|SUMMARY OF:||A Special Report on the Department of Transportation and Public Facilities, Benchmarking, July 28, 2006.|
Purpose of the Report
In accordance with Title 24 of the Alaska Statutes and a special request by the Legislative Budget and Audit Committee, we have conducted a review of the Department of Transportation and Public Facilities’ (DOTPF) performance on highway construction projects. The objectives were to:
- Identify existing relevant highway construction benchmarks and related data.
- After identifying relevant benchmarks, apply them to DOTPF’s highway construction projects. As part of this performance evaluation, we reviewed documentation related to the design, bidding, and construction of selected projects.
- Develop a narrative describing how highway projects are identified, reviewed, approved, funded, and built.
We were directed to identify any widely recognized cost and operational “benchmark” standards related to highway construction. After identifying such standards we were to use them to evaluate state highway design and construction operations of DOTPF.
We determined that there were no such benchmark standards in wide use. Since most states maintain highway project cost and performance data in nonstandard formats, no existing data or studies were found which could efficiently and economically provide readily useful information for comparisons. As a result, highway construction efforts were evaluated using various applicable performance objectives from DOTPF’s “missions and measures” information prepared for Office of Management and Budget.
For the projects reviewed, we determined DOTPF consistently did a good job of meeting benchmarks aimed at restraining what are typically thought of as overhead costs. However, the projects reviewed had less success when it came to measures reflecting how project costs were managed during construction. There may be a relationship between the department’s good performance at meeting overhead benchmarks and its lesser performance involving management of direct construction costs and bid design.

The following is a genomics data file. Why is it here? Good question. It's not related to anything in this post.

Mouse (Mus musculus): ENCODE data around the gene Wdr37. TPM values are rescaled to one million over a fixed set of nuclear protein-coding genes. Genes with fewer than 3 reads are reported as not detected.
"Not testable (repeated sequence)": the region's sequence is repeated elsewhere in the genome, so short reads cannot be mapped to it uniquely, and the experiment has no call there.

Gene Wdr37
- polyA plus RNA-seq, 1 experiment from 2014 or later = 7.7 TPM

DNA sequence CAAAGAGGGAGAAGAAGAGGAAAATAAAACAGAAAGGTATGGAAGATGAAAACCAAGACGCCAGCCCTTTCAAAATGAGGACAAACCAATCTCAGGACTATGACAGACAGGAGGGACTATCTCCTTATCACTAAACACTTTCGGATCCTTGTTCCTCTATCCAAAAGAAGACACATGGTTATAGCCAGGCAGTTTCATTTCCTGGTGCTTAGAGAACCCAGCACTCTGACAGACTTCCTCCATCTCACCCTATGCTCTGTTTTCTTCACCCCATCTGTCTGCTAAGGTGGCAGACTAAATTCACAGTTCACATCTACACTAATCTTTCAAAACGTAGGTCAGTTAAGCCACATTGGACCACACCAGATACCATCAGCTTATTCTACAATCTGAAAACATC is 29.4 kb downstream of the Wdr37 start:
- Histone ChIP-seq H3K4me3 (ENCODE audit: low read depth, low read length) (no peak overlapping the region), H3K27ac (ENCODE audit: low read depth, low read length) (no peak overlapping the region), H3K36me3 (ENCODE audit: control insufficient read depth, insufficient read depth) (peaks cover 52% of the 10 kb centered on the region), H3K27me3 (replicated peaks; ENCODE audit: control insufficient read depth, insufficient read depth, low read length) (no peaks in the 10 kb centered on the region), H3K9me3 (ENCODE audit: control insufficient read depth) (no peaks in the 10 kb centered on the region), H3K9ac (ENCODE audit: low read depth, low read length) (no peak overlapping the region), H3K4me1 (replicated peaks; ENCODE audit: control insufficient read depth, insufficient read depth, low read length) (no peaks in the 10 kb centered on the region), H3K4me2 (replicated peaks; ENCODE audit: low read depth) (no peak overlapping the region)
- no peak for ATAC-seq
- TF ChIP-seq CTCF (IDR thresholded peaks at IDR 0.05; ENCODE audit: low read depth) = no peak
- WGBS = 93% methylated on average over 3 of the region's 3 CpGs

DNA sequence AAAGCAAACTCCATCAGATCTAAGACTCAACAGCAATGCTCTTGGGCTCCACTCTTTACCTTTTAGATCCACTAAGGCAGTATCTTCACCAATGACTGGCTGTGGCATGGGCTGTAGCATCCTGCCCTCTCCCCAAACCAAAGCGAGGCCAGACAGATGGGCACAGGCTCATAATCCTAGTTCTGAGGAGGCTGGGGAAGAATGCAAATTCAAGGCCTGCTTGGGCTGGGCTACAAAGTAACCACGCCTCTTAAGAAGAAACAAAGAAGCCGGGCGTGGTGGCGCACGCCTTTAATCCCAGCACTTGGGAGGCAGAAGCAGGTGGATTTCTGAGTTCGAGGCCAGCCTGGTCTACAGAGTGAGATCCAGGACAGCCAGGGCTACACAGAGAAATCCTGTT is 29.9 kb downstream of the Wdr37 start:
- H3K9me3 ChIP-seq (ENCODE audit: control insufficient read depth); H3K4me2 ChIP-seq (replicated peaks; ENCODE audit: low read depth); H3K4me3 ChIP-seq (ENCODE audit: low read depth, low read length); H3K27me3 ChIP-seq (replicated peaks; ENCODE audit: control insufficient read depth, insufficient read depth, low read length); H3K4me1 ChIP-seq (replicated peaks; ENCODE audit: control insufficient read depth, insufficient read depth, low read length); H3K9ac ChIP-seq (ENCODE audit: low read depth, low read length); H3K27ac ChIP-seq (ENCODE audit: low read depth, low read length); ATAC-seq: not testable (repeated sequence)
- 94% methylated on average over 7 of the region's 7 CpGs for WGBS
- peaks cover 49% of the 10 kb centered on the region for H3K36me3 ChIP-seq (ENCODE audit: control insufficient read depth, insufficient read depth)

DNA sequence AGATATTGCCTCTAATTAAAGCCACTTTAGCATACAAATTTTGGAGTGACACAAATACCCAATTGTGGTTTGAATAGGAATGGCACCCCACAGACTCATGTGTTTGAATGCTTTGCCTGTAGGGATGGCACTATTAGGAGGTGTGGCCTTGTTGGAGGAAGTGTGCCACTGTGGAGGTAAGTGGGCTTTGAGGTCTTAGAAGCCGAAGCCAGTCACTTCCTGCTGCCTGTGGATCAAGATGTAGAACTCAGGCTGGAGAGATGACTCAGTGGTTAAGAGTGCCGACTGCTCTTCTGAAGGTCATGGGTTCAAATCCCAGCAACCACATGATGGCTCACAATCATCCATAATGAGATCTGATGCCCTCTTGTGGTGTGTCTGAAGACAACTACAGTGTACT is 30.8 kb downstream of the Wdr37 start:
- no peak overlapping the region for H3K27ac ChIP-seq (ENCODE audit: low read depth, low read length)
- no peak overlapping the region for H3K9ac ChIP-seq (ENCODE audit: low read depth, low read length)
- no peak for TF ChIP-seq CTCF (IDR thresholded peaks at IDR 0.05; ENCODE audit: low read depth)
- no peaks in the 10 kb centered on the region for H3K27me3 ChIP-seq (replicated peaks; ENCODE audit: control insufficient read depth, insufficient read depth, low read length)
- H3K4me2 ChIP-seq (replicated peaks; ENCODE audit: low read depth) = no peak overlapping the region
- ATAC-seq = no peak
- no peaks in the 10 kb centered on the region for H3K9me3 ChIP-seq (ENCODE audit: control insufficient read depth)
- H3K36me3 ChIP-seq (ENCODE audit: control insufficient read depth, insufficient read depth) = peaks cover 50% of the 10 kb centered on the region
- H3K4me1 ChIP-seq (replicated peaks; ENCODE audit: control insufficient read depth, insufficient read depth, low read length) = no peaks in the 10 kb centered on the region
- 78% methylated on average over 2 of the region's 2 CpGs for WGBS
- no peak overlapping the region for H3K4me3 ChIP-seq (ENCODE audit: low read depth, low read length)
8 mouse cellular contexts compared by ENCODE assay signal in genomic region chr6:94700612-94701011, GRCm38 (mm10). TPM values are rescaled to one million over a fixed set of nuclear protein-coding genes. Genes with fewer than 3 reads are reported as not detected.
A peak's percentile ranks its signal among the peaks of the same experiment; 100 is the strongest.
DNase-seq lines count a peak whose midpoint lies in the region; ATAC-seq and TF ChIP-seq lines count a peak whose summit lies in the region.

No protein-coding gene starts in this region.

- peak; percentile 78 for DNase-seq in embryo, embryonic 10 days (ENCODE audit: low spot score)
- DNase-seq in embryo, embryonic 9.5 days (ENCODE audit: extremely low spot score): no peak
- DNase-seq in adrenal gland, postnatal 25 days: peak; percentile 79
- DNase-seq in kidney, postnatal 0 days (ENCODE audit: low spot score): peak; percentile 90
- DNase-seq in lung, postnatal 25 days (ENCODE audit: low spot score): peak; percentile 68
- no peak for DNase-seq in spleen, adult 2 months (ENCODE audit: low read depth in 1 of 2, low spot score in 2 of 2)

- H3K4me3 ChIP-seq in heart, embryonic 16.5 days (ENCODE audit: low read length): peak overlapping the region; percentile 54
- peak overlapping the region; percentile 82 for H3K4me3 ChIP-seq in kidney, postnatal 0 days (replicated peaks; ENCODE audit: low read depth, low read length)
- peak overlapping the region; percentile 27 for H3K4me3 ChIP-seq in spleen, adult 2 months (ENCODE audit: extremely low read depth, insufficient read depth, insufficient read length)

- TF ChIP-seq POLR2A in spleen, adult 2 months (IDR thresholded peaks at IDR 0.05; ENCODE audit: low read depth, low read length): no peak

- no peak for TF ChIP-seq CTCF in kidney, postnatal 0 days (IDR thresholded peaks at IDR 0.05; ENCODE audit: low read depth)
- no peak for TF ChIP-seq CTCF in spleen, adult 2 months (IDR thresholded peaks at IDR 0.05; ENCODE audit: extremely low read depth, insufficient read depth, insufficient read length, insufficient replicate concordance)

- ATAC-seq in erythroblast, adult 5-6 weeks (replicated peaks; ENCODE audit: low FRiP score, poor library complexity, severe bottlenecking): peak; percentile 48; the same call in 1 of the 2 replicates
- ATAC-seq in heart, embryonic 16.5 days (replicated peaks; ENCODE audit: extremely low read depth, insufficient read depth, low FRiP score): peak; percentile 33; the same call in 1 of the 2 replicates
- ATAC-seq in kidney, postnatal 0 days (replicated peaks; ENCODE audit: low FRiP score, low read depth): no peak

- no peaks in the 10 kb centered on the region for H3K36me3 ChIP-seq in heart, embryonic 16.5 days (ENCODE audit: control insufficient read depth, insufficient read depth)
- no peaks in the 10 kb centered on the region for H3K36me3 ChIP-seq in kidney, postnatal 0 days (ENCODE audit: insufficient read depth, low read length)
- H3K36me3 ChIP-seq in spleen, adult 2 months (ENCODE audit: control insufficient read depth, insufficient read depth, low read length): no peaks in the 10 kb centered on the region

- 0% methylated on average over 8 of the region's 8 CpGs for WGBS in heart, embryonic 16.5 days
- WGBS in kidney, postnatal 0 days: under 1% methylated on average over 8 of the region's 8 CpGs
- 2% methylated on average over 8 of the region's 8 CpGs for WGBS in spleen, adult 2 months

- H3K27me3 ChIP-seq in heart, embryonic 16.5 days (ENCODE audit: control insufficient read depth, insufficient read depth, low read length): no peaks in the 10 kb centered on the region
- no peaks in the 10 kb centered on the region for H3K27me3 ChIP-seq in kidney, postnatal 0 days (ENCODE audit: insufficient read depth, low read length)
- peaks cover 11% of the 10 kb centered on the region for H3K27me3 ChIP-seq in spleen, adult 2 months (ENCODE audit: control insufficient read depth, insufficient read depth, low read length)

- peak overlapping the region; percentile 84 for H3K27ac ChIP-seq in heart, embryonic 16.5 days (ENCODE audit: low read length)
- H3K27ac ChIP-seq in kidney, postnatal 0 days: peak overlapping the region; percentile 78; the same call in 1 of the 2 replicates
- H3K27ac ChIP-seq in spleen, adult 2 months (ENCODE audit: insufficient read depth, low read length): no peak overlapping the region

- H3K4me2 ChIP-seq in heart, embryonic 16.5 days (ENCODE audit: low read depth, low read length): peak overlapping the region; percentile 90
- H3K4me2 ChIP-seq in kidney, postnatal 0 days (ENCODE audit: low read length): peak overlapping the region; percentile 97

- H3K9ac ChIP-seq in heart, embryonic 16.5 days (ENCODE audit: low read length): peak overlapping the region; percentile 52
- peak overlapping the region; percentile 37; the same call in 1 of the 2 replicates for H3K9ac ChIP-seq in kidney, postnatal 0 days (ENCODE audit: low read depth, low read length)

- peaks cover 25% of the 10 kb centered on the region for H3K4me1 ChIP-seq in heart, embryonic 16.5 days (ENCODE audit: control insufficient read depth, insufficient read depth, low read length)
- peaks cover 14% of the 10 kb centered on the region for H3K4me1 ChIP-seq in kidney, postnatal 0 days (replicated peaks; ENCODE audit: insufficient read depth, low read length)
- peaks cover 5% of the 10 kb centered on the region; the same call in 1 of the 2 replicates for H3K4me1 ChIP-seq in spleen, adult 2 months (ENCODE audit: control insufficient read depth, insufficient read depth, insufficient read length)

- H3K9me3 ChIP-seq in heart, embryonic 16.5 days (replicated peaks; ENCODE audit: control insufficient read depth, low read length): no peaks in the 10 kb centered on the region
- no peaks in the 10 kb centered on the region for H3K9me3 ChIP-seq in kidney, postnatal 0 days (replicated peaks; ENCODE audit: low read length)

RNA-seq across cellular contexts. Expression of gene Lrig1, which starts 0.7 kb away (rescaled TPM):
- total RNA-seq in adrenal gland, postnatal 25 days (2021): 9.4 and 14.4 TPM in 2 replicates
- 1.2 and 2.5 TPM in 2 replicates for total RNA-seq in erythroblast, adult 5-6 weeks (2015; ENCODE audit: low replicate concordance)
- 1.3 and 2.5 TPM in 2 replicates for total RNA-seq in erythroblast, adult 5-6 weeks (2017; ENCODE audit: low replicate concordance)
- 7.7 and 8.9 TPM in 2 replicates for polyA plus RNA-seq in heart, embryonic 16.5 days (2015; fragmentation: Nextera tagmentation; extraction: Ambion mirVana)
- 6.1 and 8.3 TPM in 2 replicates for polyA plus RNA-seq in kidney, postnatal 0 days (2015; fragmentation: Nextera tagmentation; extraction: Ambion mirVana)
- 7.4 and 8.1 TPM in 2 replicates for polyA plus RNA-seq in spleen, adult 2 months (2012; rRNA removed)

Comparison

In addition we concluded that DOTPF’s lack of certain design procedures limit opportunities for evaluation and improvement; specifically, decisions were not reviewed or documented. DOTPF also has no formal process is in place to incorporate construction experience into the design phase of future projects.
Findings and Recommendations
- DOTPF should continue restructuring how it reports performance measurement information.
- DOTPF should provide more specific guidance regarding records and documentation related to design of highway projects.There are gaps in the DOTPF design process for highway projects. As a result, projects may not be managed as effectively as could be during the design phase. Specifically, there is little standardization in the recordkeeping requirements for design. This results in key aspects of the design processes, either, not being completed or not adequately documented.
- DOTPF should develop a formal process to ensure construction experience has more of an effective impact on the design and construction process for future projects.For the projects reviewed, we saw no evidence where DOTPF was using actual construction experience to perhaps modify design procedures or processes for future projects.